Scientists are working hard to determine Using UV Light to Fight COVID-19 Spread

UV light sterilizer
Research indicates that germicidal lamp COVID usage can effectively kill airborne microbes transmitting measles, tuberculosis, and SARS-CoV-1, a close relative of the novel coronavirus. Currently, with concern building up that the coronavirus that causes COVID-19 may be easily transmitted through microscopic floating particles called aerosols, some researchers and physicians hope the technology can be recruited again to assist in disinfecting high-risk indoor settings.

Research shows close to 90% of airborne particles from a previous coronavirus (SARS-CoV-1) can be eliminated in about 16 seconds when exposed to the same strength of UV as that used for handheld UV light sterilization. Other viruses like the adenovirus, are more resistant and need a higher dose of UV light.

Although it is not perfect, it probably provides the best solution for direct air disinfection in the current pandemic. According to several studies, upper-room GUV is about 80% effective against the spread of airborne tuberculosis when used with proper ventilation. That is the same as replacing the air in a room up to 24 times an hour.

Widespread adoption of UV systems similar to those used in a handheld UV sterilizer could be an uphill battle. In the U.S., interest in using UV for air disinfection has waned in recent decades as scientists focused their attention on powerful vaccines and drugs to deal with infectious diseases.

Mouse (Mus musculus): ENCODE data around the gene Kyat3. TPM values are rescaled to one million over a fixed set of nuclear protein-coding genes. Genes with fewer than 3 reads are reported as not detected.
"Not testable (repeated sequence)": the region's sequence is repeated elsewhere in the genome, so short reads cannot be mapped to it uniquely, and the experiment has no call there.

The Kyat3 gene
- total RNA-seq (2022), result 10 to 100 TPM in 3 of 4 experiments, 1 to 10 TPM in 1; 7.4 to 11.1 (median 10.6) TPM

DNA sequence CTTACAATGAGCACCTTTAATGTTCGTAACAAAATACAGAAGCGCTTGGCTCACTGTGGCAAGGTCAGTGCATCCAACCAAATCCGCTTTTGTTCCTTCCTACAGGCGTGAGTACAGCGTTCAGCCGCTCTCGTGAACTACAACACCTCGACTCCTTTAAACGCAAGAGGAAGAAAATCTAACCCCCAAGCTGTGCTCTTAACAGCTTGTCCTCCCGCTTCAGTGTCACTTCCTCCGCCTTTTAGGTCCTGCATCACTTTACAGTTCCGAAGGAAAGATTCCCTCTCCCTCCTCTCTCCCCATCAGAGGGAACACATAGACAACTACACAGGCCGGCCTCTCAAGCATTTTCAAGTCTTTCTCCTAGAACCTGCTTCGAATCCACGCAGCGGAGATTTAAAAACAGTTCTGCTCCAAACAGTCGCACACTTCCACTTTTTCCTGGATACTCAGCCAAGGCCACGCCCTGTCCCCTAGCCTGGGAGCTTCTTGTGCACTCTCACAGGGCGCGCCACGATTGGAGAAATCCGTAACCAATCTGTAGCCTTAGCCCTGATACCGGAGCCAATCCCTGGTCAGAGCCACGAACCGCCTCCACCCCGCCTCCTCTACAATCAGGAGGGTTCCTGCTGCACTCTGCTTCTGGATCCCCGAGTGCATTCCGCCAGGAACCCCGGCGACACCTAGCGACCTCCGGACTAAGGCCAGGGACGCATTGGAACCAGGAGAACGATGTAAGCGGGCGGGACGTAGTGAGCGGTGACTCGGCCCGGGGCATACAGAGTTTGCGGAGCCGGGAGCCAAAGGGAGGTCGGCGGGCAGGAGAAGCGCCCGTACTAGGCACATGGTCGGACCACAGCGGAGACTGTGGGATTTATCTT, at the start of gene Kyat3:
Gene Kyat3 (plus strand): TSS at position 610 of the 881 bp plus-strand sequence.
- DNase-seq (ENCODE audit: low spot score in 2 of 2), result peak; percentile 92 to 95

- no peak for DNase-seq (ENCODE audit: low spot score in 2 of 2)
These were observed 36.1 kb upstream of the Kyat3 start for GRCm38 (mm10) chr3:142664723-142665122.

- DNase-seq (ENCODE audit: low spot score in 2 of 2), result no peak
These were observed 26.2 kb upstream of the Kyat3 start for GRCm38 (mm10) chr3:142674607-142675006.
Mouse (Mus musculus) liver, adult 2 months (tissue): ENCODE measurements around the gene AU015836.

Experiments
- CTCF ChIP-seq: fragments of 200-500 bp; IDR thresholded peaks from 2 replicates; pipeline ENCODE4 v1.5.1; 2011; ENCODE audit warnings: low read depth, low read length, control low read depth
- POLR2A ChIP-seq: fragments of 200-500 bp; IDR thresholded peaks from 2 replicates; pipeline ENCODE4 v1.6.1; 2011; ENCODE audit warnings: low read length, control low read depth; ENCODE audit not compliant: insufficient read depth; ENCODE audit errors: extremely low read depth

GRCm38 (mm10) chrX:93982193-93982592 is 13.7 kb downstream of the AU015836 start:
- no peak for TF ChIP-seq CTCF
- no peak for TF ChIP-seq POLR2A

Understanding Aerosols and Airborne Transmission

UV light sterilization amid COVID-19
UV can be a powerful weapon against any airborne virus. However, it can go only so far toward preventing infection.

People can still get sick from the larger, heavier droplets emitted via coughs and sneezes. They can directly inhale those droplets or touch a surface contaminated with them, and then touch their eyes, nose or mouth to transmit infection.

UV also does not prevent someone from being affected by infectious aerosols that have just emerged from an infected person. In such a scenario, the person inhales a very concentrated cloud of these tiny particles that you cannot see.

Therefore, even if there is upper-room UV in a building, face masks, and social distancing are still necessary to block larger respiratory droplets and remove some aerosols in the near space. However, there is enough evidence to show that coronavirus aerosols can hang in the air and spread throughout a room (“the far-field”). It is time to take that airborne spread seriously.

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